Sunday, October 24, 1999

O'Donnell's success begs: Why not here?

The Cincinnati Enquirer

        For a team that has changed its starting quarterback eight times in the past 28 games for a variety of reasons, the Bengals wonder why others have flourished after leaving.

        When Paul Justin signed with the Rams just before the season started, he told the St. Louis media he had progressed during every point in his career until he came to Cincinnati. Justin was part of the Monday Massacre that claimed Neil O'Donnell last April when the Bengals cut the veteran quarterbacks after drafting Akili Smith.

        “That's what happened, but I don't have any reasons,” Justin said last week.

        Bengals President Mike Brown is wondering. After Neil O'Donnell mastered the dump pass in Cincinnati last year, how is he averaging more than seven yards an attempt in leading Tennessee to a 5-1 record?

        “He seems to be able to make the big play week after week,” Brown said. “The difference is he succeeded there and didn't here. Sure, it makes us pause and think about why.”

        With Jeff Blake gone next year and No. 3 quarterback Scott Covington getting no snaps, the Bengals need an experienced backup for Smith next season. It looks like they missed out on a solid backup three years ago.

        In Dave Shula's last training camp in 1996, the Bengals opted to keep Kerry Joseph and cut Damon Huard in looking for a rookie No. 3 quarterback. Apparently in the effort to sign Joseph out of McNeese State, the Bengals virtually assured Joseph's people he would make the team.

        Three years later, both Huard and Joseph will play significant roles today. Huard starts for the injured Dan Marino for Miami after leading the Dolphins to a last-minute win last week in Foxboro against the Patriots. And Joseph plays safety for the Seahawks in their passing defense.

        “You can't see the future,” said Bengals quarterbacks coach Ken Anderson. “Do you think Atlanta wishes they traded Brett Favre? We liked Damon coming out of college and he's had a chance to live and work in Miami the last couple of years and get settled in. I'm glad for him because he's a good kid.”

        Huard said he's pleased with how it worked out, but at time the release hurt him: “I really only got to play in one pre-season game and when I went in on my first drive I threw a touchdown pass and that was it. I never got to play again.”

        You could make a living second-guessing many NFL teams for their quarterback moves. Rick Mirer with the Jets? Stoney Case in Baltimore? Billy Joe Whoever in New Orleans?

        Brown, the leading proponent of the franchise quarterback theory, knows there are several different ways to find a competent one. But it's not easy. He just has to look at the NFL's best quarterback this season in the Rams' unknown Kurt Warner and the dues he paid before getting a shot when Trent Green got injured.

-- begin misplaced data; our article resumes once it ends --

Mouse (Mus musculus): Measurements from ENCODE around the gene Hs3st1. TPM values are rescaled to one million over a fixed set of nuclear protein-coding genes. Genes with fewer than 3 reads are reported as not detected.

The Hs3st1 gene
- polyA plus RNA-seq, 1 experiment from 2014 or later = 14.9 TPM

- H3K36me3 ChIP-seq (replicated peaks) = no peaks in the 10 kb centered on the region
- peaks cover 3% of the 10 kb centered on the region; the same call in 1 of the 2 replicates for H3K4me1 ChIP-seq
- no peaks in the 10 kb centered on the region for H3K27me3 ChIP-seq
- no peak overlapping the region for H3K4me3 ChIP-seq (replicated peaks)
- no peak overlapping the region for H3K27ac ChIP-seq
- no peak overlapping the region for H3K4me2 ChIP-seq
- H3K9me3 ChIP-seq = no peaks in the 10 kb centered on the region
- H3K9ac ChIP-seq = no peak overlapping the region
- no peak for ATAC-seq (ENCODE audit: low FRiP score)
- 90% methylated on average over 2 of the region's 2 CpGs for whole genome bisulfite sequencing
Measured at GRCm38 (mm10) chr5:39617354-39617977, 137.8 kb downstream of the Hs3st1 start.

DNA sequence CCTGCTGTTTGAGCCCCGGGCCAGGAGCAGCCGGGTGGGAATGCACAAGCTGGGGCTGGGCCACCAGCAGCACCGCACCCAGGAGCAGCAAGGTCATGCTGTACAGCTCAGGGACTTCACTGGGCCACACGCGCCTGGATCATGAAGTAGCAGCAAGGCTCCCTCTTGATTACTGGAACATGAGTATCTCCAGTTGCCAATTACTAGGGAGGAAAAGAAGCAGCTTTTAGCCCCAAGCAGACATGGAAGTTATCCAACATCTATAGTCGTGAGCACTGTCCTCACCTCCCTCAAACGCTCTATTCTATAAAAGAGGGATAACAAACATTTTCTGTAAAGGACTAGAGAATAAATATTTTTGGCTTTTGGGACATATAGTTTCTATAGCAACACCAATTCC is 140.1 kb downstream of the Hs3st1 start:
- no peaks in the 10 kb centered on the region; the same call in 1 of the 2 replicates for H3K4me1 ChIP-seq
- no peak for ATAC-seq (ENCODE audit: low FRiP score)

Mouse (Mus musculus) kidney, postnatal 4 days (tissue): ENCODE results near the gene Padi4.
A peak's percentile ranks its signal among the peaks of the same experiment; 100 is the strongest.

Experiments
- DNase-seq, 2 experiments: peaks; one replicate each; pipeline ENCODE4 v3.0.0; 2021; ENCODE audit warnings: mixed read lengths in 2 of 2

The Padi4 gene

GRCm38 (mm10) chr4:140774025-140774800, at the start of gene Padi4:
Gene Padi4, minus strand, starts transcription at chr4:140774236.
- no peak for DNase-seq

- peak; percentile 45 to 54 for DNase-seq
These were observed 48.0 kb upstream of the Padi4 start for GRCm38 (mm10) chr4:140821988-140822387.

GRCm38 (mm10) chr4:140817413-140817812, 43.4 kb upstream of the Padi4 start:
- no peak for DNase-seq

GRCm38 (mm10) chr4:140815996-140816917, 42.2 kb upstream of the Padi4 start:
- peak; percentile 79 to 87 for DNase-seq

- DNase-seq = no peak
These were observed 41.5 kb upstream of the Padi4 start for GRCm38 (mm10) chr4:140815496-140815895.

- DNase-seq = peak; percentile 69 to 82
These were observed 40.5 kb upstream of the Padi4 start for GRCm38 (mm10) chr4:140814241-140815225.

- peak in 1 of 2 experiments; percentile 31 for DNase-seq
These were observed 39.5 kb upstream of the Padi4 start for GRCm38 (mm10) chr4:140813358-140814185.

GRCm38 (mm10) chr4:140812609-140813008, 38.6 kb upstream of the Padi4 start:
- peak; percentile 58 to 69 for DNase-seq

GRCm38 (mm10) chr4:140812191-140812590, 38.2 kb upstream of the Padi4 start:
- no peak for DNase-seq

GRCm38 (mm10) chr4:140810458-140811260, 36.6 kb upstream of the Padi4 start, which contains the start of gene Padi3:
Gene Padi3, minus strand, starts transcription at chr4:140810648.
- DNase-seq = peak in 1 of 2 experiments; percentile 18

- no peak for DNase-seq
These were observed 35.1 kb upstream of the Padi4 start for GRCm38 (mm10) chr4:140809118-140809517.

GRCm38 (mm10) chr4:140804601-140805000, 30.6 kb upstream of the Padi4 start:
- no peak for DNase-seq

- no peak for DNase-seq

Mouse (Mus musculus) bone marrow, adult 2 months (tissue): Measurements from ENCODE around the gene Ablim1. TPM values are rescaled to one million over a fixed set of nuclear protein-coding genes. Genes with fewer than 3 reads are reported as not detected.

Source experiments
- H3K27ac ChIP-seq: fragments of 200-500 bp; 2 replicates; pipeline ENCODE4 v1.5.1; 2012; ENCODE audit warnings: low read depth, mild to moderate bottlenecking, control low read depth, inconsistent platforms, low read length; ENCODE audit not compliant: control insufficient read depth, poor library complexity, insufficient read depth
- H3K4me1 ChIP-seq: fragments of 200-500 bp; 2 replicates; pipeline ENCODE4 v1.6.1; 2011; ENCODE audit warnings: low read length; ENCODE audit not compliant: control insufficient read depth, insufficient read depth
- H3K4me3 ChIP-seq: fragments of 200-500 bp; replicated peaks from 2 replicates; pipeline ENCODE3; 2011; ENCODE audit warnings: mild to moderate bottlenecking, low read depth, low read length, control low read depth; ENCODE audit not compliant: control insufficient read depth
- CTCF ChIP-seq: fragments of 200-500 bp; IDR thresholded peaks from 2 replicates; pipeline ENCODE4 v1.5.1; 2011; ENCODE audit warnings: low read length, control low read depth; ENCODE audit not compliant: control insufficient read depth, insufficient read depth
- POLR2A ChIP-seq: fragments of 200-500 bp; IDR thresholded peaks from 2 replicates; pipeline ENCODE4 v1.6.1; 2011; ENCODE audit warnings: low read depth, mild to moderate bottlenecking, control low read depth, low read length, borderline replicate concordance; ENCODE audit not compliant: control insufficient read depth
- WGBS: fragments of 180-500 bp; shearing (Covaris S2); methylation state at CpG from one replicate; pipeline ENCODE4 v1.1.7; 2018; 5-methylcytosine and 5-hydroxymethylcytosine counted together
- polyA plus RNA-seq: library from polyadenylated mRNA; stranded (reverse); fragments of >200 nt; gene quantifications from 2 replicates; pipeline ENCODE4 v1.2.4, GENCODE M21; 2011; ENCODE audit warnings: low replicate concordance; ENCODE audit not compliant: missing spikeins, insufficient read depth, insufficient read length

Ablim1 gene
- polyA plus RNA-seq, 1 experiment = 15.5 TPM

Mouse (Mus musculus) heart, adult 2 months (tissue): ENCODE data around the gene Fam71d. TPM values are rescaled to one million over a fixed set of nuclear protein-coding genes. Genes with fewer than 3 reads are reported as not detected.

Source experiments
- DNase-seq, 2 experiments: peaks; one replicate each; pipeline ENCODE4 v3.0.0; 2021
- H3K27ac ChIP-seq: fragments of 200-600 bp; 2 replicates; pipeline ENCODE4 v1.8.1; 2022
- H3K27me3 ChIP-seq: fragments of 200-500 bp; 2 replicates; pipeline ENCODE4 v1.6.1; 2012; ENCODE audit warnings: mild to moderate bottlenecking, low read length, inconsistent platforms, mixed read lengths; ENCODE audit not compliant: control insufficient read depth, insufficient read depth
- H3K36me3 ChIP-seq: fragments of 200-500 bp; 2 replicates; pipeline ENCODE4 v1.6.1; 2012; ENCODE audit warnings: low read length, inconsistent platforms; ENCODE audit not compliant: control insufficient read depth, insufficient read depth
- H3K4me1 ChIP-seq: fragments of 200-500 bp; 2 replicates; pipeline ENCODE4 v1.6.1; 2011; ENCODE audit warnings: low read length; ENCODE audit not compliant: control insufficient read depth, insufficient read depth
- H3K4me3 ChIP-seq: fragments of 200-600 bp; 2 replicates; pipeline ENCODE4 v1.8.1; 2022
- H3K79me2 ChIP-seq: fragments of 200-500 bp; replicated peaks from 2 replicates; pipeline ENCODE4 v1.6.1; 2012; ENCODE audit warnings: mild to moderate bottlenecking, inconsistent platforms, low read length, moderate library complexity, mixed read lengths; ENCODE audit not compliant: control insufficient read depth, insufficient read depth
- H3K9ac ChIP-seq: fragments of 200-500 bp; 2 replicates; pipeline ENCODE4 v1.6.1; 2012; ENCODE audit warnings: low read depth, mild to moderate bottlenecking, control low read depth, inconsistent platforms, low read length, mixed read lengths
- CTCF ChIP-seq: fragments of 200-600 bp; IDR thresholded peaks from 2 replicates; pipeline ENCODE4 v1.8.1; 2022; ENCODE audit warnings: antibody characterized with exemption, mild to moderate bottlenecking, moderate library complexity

“Where was he for six, seven, eight years?” Brown asked.“Why could no one figure out he was good? They couldn't even figure it out in St. Louis. He wasn't their first choice. They're only playing him out of need. . .Finding the right quarterback is like finding the Holy Grail in the NFL. I read the other day there have been 20 quarterback changes this year. Some are because of injuries, but there are a lot of dissatisfied teams.”

        Huard and Warner honed their skills in NFL Europe, where Brown would like Covington to get experience during the offseason. They wanted to send last year's No. 3, Eric Kresser, but he thought it would help him more if he stayed with the team in the offseason.

        “I've always been of the belief that the only way to develop as a quarterback is to continually face situations you'll get in games,” Brown said. “If you don't, you rust. The problem with (Europe) is that there are a small number of teams and your guy isn't guaranteed playing.”

        PASSING FOR DOLLARS: The decision to start Smith in Game 5 is going to cost the Bengals some bucks next season.

        He's averaged 214 yards passing in his first two starts. If he stays at that pace, he'll finish the season with 2,756 yards and convert next year's minimum salary to $1.8 million because he passed for more than 2,500. If he hits 2,500 again next year, the salary for his third season is $4 million.

        Smith also gets a bump in salary if he ranks in the top five in the NFL's big passing categories, but that likely won't happen this year because of his late start.

        AGE-OLD DEBATE: The Bengals are the NFL's youngest team in age and experience, but look at today's matchup with the Colts. Cincinnati's total age of their offensive starters is 291 years compared with Indy's 268.

        On defense, the Colts lead, 303-278, to give the Colts a negligible 571-569 edge. Overall, both have 12 starters with four years or more experience, but the Colts have just two on offense.


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- O'Donnell's success begs: Why not here?

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